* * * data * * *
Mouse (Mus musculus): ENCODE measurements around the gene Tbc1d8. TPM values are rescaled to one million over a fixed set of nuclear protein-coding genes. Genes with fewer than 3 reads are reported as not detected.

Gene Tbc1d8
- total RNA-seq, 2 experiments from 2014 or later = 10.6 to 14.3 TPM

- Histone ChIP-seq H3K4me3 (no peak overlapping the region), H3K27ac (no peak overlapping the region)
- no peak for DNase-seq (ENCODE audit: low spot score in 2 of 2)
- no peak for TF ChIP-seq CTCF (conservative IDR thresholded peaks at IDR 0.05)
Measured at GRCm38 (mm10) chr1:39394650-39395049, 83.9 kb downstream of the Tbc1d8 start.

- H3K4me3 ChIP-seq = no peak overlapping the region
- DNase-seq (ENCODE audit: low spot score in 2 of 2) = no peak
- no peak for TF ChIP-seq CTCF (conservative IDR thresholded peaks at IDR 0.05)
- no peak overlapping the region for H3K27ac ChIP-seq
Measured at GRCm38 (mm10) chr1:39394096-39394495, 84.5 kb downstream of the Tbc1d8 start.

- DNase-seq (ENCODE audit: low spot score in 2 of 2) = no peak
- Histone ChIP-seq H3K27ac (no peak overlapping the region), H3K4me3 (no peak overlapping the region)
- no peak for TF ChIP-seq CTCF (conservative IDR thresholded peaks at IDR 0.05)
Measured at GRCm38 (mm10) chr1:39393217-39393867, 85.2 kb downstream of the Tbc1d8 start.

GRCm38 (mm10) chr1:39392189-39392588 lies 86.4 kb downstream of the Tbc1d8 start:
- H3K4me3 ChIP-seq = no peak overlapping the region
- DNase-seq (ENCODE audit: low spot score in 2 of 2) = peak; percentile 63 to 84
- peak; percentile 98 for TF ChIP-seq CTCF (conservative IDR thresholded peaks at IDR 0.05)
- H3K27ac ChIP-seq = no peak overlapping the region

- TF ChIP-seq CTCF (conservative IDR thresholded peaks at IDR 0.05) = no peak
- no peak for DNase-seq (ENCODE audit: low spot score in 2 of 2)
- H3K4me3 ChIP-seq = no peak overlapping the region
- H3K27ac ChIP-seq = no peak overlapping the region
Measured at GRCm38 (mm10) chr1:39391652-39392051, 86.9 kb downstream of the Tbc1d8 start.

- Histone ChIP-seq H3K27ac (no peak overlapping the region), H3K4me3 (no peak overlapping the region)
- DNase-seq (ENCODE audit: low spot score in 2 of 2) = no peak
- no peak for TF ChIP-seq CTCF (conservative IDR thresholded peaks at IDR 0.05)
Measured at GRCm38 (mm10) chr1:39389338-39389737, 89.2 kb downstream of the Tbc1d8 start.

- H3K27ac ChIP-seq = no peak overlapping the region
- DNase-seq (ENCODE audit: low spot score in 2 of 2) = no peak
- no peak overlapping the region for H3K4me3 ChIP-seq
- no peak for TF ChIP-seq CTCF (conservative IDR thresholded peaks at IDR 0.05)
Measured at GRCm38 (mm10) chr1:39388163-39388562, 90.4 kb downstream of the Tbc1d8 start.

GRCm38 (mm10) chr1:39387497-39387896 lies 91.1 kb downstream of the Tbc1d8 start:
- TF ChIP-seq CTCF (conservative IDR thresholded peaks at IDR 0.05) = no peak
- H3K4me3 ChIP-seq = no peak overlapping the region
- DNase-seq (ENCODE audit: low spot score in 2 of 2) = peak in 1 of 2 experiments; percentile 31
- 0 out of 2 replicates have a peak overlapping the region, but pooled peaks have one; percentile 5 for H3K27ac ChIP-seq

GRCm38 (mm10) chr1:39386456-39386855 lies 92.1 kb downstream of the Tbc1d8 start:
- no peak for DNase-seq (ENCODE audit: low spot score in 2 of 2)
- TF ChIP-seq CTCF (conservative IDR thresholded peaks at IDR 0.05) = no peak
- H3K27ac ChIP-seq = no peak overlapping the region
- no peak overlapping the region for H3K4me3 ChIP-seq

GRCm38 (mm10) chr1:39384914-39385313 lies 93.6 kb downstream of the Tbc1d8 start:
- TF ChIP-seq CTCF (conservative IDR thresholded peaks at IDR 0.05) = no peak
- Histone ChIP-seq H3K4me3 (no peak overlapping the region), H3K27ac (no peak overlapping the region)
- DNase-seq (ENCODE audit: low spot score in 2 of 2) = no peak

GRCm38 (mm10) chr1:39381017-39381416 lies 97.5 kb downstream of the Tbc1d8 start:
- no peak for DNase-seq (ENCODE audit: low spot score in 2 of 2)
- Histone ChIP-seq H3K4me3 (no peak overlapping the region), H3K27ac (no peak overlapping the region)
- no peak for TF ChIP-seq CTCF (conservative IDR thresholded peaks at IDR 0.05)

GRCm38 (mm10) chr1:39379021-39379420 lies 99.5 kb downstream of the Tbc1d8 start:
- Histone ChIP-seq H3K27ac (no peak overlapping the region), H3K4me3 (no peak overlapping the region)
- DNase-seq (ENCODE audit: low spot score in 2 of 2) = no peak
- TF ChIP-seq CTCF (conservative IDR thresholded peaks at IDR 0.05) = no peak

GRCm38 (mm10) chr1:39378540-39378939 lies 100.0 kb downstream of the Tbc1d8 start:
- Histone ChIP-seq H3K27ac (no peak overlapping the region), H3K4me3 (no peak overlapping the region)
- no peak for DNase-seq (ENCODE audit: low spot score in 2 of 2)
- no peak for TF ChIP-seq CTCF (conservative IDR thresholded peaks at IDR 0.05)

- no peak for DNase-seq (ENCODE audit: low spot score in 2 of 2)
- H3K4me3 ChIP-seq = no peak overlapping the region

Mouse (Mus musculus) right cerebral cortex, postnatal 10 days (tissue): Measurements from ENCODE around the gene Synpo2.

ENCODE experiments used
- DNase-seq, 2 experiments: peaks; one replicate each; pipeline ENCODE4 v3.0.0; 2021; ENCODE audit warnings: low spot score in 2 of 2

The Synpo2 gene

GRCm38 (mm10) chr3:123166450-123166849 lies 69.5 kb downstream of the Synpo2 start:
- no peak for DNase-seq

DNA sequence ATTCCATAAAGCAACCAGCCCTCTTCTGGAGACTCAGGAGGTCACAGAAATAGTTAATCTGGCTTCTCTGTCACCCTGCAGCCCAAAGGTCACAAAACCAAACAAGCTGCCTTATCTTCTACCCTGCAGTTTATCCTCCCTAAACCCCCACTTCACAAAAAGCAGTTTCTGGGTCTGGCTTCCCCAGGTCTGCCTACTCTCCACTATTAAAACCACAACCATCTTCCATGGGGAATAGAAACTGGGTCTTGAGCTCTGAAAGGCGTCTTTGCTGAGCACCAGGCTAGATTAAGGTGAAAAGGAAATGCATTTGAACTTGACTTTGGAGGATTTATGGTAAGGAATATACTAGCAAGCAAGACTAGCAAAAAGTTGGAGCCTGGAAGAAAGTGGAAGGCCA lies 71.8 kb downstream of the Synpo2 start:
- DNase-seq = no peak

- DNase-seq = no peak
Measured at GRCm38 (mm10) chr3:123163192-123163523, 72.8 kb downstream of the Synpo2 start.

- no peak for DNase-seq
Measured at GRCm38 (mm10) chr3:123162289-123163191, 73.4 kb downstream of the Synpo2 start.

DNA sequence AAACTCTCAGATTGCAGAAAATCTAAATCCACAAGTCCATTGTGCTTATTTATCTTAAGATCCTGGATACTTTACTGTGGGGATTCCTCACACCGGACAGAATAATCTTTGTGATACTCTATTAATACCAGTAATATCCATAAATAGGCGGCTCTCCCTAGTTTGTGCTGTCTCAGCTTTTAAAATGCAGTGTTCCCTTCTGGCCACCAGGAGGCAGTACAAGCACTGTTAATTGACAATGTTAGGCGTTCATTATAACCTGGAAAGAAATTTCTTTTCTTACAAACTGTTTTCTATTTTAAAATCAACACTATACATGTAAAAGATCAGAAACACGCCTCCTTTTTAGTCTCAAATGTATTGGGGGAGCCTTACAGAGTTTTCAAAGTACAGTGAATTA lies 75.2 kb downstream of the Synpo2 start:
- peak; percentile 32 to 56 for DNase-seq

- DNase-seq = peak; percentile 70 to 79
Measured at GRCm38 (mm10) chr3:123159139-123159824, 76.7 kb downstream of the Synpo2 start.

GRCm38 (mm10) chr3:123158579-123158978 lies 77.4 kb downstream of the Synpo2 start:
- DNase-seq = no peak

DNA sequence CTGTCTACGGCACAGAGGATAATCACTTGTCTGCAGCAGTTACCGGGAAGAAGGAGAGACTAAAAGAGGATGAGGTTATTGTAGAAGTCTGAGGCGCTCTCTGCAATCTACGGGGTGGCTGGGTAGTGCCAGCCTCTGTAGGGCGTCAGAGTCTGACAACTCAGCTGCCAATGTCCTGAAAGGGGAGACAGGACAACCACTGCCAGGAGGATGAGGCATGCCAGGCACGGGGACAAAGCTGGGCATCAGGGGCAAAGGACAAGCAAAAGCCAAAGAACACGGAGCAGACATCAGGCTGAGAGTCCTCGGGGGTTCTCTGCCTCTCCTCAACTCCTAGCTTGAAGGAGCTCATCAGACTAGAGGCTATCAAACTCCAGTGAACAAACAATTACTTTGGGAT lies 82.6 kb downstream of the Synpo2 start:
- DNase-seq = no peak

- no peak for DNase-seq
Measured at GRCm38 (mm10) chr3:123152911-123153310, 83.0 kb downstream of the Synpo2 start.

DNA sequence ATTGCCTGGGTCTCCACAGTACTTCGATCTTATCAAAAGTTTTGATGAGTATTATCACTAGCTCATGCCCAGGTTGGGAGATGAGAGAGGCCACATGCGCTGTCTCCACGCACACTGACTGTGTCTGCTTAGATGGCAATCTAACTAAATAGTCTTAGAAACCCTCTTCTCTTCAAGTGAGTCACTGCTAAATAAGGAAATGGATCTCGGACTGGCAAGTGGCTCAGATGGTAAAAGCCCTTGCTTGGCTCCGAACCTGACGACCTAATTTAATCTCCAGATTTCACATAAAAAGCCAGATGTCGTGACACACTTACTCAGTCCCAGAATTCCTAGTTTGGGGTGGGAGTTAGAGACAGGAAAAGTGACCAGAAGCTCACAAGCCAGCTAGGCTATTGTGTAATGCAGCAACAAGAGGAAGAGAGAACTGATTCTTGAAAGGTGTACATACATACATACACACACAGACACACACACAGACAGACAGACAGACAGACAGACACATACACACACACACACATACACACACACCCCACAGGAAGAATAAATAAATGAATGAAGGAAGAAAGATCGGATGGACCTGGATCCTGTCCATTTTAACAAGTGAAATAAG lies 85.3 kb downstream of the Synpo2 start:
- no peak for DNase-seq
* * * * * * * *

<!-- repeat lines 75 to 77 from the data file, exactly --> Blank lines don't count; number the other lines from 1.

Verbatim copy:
Measured at GRCm38 (mm10) chr3:123162289-123163191, 73.4 kb downstream of the Synpo2 start.

DNA sequence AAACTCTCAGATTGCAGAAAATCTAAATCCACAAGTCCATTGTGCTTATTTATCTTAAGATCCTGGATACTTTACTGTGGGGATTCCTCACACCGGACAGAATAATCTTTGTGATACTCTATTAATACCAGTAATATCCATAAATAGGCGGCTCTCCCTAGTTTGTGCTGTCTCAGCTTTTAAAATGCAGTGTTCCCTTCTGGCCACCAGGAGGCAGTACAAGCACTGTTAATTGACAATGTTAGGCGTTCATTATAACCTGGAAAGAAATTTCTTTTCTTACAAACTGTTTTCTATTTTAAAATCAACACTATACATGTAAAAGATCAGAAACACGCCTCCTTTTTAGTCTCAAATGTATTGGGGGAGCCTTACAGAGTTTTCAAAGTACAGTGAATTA lies 75.2 kb downstream of the Synpo2 start:
- peak; percentile 32 to 56 for DNase-seq